European Union governments and lawmakers remained deadlocked on how to regulate the production and sale of food from cloned animals, following all-night talks in Brussels that ended on Thursday morning.
EU sources said the remaining sticking point was a demand by lawmakers in the European Parliament for a full EU ban on the sale of food derived from cloned animals and, crucially, their offspring.
EU governments and the bloc's executive support an EU ban on the use of cloning for food production, and on the import and sale of food from clones.
But banning the sale of food derived from the offspring of cloned animals would be impractical and disrupt global trade, as meat, milk and processed products from such animals cannot be distinguished from those produced traditionally, they argued.
The Parliament's representatives in the negotiations accused EU governments and the European Commission of intransigence, saying they had turned a blind eye to the ethical and animal welfare concerns raised by the use of cloning for food.
"It is ... incredible that the Council is willing to turn a blind eye to public opinion, as well as the ethical and animal welfare problems associated with cloning," EU lawmakers Gianni Pittella and Kartika Liotard said in a joint statement.
Under EU procedures, governments and the Parliament have until the end of March to reach an agreement on the draft legislation, which regulates the approval and sale of "novel foods" not widely consumed in the EU before 1997.
A final round of negotiations is scheduled for March 28.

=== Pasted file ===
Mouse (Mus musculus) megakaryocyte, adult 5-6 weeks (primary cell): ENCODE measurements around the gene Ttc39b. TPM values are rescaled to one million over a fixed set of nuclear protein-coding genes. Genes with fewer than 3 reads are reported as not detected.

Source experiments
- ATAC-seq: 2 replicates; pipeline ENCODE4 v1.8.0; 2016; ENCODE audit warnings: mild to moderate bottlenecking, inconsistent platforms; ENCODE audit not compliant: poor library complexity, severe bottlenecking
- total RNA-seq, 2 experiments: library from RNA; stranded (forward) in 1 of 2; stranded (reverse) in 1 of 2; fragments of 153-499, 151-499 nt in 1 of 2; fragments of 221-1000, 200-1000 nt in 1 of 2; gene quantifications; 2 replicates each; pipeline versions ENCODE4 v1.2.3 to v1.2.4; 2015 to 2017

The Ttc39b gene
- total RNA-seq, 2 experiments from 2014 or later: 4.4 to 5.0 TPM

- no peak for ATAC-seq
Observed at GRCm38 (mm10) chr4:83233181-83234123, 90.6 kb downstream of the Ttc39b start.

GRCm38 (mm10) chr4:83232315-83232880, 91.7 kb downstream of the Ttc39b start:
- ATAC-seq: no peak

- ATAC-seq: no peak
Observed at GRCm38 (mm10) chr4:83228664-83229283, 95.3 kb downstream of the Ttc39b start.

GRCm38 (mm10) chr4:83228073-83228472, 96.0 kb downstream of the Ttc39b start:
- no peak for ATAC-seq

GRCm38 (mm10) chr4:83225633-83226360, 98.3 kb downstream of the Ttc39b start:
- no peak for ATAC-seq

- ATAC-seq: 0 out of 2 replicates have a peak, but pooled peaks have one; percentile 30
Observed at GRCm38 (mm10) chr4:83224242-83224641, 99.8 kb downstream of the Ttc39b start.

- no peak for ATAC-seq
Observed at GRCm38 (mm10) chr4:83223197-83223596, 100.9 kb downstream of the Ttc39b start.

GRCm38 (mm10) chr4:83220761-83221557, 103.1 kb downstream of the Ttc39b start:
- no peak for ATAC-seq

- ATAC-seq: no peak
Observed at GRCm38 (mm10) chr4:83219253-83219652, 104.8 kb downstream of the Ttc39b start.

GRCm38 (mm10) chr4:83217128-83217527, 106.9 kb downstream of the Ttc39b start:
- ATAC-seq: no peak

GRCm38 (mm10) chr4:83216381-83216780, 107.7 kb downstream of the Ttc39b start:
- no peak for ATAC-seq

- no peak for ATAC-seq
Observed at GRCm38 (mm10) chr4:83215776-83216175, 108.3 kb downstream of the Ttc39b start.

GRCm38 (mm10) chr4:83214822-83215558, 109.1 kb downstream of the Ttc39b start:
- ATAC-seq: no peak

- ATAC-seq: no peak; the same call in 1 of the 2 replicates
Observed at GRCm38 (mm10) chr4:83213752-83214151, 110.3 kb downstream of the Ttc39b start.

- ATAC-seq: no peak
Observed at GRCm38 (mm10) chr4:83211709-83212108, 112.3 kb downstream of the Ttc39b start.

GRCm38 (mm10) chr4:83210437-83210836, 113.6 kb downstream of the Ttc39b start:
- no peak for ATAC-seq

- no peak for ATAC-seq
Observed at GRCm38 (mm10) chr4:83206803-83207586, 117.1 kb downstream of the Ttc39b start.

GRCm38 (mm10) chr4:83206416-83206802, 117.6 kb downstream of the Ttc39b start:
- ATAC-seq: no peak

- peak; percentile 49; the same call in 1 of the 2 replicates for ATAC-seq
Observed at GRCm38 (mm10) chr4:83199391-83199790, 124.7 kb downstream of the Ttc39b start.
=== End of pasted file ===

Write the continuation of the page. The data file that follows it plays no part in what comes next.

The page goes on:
MARKET FOR CLONES
Animal cloning, which uses DNA transfer to create an exact genetic copy of an animal, currently has a success rate of below 20 percent, with most cloned animals dying during or shortly after birth.
The technique is complex and costly, ensuring that cloned animals are unlikely to be used directly as food, but they can be bred traditionally to produce offspring that share similar traits, such as high milk production or rapid growth.
The United States is the most advanced country in terms of animal cloning for food production, with estimates provided by companies suggesting that "thousands of cattle" and "hundreds of pigs" have been cloned there so far.
The United States currently has a voluntary moratorium on the marketing of food from cloned animals, but not from their offspring.
In August, it emerged that meat from the offspring of a cloned cow was placed on the market by a dairy farm in Scotland, leading some British supermarkets to pledge not to sell any meat from clones or their young.